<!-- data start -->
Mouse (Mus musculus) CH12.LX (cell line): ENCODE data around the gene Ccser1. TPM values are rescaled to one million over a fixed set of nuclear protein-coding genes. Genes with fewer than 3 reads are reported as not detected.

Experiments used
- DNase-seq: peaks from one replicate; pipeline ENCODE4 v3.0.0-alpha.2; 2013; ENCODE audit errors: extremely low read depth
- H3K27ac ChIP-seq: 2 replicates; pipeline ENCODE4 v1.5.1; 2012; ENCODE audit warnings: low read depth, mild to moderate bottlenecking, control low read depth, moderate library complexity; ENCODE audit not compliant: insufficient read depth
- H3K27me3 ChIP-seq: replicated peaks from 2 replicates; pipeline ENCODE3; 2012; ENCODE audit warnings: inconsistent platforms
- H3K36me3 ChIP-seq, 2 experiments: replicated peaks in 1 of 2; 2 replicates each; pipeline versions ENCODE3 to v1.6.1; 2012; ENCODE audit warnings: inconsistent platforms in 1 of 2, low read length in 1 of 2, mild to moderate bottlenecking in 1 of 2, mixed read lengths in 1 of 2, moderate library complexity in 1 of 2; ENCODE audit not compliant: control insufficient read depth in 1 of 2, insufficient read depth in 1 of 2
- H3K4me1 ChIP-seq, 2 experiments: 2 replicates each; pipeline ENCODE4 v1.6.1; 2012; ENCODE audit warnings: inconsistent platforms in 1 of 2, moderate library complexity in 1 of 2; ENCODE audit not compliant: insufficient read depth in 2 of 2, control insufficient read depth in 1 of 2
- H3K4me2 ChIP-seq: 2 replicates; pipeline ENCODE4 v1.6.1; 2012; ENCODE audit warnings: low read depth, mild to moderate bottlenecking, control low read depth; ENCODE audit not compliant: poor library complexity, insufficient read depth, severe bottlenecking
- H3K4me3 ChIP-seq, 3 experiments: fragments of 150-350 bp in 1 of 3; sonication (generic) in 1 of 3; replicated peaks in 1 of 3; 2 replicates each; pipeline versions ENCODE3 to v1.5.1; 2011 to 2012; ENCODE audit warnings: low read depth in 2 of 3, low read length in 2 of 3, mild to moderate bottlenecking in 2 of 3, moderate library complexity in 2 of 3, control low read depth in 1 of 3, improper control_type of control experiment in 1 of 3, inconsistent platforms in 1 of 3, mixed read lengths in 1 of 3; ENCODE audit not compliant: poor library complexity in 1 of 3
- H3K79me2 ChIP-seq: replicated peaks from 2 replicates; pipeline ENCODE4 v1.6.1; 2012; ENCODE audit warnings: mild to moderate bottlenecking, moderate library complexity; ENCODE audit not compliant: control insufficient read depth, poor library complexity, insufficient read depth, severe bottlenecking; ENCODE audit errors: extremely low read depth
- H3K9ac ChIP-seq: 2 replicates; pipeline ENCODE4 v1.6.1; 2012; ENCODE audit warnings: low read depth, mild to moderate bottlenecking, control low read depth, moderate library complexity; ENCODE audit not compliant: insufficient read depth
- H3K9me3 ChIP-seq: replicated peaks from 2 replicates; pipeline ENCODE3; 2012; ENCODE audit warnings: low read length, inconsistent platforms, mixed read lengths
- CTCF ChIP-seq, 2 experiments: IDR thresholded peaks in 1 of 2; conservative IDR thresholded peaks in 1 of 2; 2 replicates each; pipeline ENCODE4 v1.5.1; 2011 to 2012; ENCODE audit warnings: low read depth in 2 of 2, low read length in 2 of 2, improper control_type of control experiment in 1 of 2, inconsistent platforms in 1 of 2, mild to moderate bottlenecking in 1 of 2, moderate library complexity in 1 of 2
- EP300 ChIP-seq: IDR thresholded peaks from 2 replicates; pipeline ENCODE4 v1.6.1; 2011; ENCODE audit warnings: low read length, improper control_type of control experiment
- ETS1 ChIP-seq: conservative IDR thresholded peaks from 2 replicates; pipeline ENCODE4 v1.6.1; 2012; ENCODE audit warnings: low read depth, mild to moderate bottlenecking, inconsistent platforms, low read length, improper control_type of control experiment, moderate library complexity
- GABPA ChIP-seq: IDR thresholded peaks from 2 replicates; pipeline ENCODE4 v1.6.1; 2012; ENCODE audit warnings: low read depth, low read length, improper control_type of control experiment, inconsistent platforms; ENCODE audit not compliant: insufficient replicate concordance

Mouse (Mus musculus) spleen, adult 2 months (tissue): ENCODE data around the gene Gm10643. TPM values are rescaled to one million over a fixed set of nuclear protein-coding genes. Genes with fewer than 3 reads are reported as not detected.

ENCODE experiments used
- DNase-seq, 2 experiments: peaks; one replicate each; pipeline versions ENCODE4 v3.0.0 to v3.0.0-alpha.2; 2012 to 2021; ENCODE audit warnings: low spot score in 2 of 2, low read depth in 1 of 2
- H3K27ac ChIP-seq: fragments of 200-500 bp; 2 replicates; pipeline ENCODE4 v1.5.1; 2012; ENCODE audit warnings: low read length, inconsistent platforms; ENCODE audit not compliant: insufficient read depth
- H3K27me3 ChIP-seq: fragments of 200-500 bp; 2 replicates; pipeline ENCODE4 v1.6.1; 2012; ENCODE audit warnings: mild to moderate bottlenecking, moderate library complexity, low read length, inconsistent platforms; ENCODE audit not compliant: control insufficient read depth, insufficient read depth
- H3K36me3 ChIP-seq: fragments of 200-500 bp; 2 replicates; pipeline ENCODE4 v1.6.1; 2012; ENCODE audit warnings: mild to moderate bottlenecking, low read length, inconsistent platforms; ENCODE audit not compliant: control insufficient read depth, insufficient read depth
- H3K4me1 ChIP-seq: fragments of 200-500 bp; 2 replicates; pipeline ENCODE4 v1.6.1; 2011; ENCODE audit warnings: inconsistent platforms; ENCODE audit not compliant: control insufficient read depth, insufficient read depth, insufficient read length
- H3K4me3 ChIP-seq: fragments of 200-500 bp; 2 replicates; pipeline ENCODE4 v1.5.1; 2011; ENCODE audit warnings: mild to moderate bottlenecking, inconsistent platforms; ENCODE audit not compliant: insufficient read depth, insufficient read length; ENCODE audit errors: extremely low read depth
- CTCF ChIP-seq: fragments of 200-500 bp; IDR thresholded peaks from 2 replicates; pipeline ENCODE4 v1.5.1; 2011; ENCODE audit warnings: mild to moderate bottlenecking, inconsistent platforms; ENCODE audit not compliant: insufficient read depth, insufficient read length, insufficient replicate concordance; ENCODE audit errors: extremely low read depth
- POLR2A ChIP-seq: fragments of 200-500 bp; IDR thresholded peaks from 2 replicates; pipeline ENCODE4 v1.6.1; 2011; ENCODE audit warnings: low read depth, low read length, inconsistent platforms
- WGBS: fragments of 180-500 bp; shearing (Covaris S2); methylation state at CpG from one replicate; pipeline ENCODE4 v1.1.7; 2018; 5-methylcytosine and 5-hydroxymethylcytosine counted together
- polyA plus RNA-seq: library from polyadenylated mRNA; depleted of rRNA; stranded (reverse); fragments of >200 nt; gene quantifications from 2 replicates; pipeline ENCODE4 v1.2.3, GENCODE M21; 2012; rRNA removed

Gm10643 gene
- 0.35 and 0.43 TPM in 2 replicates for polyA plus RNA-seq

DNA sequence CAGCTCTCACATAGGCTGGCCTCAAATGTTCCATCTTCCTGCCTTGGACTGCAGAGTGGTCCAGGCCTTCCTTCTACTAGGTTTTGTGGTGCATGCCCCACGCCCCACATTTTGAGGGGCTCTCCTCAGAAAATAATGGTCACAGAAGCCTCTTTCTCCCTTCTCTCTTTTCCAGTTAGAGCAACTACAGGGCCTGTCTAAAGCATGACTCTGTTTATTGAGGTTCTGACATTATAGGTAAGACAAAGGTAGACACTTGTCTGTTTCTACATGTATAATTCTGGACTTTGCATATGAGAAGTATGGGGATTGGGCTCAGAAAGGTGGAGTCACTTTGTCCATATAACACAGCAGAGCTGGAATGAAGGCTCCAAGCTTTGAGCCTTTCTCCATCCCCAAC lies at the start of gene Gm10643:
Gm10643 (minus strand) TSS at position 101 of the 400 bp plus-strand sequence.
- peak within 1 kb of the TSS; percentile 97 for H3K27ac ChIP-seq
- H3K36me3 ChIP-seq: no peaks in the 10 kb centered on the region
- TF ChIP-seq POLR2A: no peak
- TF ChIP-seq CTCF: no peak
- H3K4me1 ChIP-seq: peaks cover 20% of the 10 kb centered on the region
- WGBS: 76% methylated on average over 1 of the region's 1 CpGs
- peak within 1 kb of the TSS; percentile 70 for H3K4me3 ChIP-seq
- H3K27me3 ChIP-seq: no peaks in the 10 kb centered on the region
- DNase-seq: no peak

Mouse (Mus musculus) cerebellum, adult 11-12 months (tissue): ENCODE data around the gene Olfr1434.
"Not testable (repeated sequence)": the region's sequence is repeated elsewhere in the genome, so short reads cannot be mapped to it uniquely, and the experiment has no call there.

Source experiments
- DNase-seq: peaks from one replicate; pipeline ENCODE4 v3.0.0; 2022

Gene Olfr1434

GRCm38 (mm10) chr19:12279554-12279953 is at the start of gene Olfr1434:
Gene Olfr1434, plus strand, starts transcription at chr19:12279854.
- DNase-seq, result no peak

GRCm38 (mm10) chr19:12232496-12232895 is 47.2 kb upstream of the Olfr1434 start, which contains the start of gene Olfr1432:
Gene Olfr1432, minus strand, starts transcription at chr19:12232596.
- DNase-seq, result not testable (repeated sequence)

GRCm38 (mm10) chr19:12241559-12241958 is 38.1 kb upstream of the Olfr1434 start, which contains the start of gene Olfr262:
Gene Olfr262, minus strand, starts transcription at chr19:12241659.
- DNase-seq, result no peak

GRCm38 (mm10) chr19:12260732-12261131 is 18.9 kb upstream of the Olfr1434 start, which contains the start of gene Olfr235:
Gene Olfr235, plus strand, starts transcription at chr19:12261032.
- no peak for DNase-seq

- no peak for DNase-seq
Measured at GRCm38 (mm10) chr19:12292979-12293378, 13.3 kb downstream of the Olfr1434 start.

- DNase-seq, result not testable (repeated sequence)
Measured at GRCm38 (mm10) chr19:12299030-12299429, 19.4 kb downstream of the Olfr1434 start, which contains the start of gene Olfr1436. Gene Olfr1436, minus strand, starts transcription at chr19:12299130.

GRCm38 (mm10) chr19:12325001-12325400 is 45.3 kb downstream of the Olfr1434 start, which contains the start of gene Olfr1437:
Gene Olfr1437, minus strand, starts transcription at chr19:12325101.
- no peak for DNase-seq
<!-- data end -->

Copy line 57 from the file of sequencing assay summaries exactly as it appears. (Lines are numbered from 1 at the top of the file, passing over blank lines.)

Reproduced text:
Gene Olfr235, plus strand, starts transcription at chr19:12261032.